Lockheed Martin's Fusion Energy Reactor Design Criticized, But U.S. Nuclear Power Plans Also Called 'Unsatisfactory'

Lockheed Martin’s Fusion Energy Reactor Design Criticized, But U.S. Nuclear Power Plans Also Called ‘Unsatisfactory’

Lockheed Martin’s fusion energy reactor design is drawing some heat from other scientists, although heat is said to be precisely the problem. But the Skunk Works team is not alone in receiving criticism since other U.S. fusion energy plans are being considering “unsatisfactory” by a meeting of peers.

In a related report by The Inquisitr, Lockheed Martin claims the final version of their fusion energy reactor could potentially fit on a truck yet power something mammoth in size. If Skunk Works can make these predictions about their nuclear fusion reactor come true, it’s possible the world could see clean energy in less than a decade.

Apparently, everyone in the fusion energy scientific community is talking about 10 year plans right about now. Skunk Works hopes to have their design functioning within that time frame. A 23-person government advisory panel comprised of U.S. fusion scientists was also hoping to map out a plan for the next 10 years.

How is that process going? According to Martin Greenwald of the Massachusetts Institute of Technology’s (MIT’s) Plasma Science and Fusion Center in Cambridge, the “whole process was unsatisfactory.” The biggest fusion project at the moment is the ITER tokamak design in France, but no fusion energy reactor has ever produced more energy than it consumes. The 10 year plan currently calls for more research into controlling plasma while not allowing for any budget increases. The scientists also believe the United States should try and build a new fusion reactor called the Fusion Nuclear Science Facility (FNSF) at the end of 10 years.

In the end, the differences of opinion over the issues caused the Department of Energy (DOE) to recuse 14 out of 23 scientists “if they had connections to a lab with a major fusion facility, or a lab that might benefit from the report’s recommendations.” Greenwald claims there is little enthusiasm for the current plan and believes “we need a road map to something attractive.”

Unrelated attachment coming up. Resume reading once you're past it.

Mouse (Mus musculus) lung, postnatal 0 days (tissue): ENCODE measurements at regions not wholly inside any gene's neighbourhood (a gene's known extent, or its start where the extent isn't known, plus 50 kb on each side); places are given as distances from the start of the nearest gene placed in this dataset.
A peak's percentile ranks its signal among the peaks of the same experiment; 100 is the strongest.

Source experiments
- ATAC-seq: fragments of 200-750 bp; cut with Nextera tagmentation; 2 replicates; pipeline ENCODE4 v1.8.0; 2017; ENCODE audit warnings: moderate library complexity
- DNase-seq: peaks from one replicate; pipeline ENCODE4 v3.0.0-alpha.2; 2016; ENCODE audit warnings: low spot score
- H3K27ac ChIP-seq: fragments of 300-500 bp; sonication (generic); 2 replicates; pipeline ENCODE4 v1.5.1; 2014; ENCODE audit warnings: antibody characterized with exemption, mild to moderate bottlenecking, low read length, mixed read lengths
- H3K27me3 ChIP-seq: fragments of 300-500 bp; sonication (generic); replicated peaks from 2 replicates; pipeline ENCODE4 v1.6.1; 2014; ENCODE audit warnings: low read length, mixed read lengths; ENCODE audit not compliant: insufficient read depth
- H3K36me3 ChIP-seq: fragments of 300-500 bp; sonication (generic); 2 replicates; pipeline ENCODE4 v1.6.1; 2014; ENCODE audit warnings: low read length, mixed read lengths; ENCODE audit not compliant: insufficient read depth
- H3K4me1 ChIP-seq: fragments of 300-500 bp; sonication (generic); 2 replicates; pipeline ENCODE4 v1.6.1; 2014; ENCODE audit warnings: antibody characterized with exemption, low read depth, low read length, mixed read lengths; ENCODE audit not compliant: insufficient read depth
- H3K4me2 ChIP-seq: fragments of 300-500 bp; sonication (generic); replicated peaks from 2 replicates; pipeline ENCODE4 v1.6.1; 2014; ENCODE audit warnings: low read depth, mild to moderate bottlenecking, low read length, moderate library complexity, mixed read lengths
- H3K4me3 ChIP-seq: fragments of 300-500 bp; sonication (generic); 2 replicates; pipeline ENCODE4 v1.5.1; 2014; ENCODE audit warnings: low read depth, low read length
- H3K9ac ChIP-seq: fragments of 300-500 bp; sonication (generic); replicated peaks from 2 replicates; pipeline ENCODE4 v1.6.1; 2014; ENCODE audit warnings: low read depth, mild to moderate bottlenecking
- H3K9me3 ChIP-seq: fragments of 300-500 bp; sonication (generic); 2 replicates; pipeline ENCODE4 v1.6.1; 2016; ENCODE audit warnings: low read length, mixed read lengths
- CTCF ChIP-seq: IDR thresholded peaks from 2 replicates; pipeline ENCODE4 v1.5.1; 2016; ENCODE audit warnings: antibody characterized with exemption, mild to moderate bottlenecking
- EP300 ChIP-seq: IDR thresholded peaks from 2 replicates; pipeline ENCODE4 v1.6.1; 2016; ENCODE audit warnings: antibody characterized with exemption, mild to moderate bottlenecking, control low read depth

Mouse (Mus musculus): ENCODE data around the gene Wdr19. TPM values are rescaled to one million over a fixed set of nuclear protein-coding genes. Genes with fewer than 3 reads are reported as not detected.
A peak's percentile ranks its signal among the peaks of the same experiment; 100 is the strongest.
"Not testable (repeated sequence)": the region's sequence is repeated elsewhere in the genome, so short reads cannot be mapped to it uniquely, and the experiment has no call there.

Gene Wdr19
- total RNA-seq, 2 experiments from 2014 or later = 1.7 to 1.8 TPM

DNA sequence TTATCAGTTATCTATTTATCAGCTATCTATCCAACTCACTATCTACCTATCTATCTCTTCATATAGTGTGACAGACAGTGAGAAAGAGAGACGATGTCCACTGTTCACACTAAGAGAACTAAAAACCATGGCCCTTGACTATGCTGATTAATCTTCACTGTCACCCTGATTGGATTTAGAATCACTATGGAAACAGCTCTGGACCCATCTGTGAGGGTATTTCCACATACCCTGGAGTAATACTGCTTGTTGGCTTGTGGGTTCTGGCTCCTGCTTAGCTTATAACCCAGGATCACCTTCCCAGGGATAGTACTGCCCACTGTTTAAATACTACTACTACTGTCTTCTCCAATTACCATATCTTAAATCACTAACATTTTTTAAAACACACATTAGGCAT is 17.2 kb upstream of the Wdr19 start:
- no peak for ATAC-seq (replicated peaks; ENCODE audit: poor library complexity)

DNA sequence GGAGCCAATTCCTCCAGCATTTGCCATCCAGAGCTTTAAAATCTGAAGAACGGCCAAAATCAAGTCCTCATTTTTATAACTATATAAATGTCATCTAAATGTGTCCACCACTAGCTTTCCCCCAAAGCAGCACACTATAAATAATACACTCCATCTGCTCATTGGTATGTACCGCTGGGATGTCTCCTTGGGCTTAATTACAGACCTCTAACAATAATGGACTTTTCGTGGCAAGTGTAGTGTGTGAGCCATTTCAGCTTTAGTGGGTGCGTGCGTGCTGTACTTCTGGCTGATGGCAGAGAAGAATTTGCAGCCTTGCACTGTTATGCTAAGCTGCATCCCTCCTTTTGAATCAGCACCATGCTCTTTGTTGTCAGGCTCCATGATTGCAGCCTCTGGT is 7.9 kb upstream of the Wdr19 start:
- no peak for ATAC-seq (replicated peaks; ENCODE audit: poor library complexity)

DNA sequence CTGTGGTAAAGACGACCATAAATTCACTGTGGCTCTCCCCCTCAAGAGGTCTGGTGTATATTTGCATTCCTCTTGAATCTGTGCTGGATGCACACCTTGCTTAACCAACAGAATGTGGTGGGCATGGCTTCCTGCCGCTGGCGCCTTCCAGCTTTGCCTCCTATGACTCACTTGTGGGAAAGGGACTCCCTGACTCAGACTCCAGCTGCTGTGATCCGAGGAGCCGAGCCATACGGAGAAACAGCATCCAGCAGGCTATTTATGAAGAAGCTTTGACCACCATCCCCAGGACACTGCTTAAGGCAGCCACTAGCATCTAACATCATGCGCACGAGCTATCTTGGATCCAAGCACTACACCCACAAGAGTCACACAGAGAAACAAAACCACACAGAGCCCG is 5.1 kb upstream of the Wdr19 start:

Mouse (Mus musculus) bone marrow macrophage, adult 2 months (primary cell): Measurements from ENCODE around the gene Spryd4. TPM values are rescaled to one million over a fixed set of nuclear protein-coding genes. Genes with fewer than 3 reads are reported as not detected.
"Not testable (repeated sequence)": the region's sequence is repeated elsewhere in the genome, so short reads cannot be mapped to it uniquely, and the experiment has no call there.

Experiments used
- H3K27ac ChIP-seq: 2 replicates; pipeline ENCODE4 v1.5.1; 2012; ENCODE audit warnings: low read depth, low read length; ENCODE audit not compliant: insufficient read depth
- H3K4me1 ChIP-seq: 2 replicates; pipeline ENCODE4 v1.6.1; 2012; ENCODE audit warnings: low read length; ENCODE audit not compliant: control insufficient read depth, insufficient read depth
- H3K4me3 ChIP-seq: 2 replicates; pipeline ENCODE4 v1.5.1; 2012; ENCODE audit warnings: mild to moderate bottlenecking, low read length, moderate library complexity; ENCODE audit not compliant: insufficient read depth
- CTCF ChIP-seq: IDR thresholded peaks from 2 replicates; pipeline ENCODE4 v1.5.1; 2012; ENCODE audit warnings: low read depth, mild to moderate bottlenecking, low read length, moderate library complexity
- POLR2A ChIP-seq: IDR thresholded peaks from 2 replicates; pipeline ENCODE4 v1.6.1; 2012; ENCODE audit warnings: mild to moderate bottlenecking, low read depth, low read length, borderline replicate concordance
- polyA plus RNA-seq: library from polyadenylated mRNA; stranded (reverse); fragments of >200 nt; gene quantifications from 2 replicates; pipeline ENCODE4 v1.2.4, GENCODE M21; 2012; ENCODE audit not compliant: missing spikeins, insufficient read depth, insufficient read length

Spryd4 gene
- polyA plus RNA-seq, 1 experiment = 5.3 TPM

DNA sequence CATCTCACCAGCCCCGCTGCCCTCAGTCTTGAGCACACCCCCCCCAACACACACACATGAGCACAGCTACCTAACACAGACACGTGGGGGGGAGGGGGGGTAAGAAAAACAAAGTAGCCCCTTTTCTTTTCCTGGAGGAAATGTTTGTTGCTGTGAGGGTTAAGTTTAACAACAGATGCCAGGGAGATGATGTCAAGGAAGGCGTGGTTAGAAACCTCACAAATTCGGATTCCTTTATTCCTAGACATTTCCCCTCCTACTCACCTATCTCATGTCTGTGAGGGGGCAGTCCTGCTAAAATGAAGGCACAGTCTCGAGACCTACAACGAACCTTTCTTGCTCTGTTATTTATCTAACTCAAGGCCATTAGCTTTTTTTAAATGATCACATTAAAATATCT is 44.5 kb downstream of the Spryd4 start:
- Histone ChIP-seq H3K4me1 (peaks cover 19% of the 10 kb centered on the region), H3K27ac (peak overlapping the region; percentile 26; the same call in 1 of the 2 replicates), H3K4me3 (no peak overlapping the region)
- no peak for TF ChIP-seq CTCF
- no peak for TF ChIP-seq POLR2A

The amount of enthusiasm for Lockheed Martin’s fusion energy reactor also seems to be rather muted, as well. The main difference between previous efforts is the plasma containment vessel. The ITER is a tokamak, which resembles a hollowed out doughnut, while Lockheed is calling their effort a Compact Fusion Reactor (CFR). But Tom Jarboe, a researcher with the University of Washington’s nuclear fusion experiment, believes the design isn’t feasible.

“The nuclear engineering clearly fails to be cost effective,” said Jarboe according to Business Insider. “This design has two doughnuts and a shell so it will be more than four times as bad as a tokamak. Our concept [at the University of Washington] has no coils surrounded by plasma and solves the problem.”

Other scientists like Swadesh M. Mahajan, a thermonuclear plasma physicist at the University of Texas, believes the CFR design could not handle the heat generated by fusion energy.

Not everyone is immediately criticizing the design. For example, Michael Zarnstorff, Deputy Director for Research at the Princeton Plasma Physics Laboratory, is cautiously optimistic that Skunk Works may have a winner.

“It’s really great that Lockheed has taken an interest in this important challenge of providing carbon-free energy to the world,” Zarnstorff said. “We haven’t seen any results from the Lockheed experiments but the design is an interesting concept and it looks like they are at a very early stage of exploring this configuration.”

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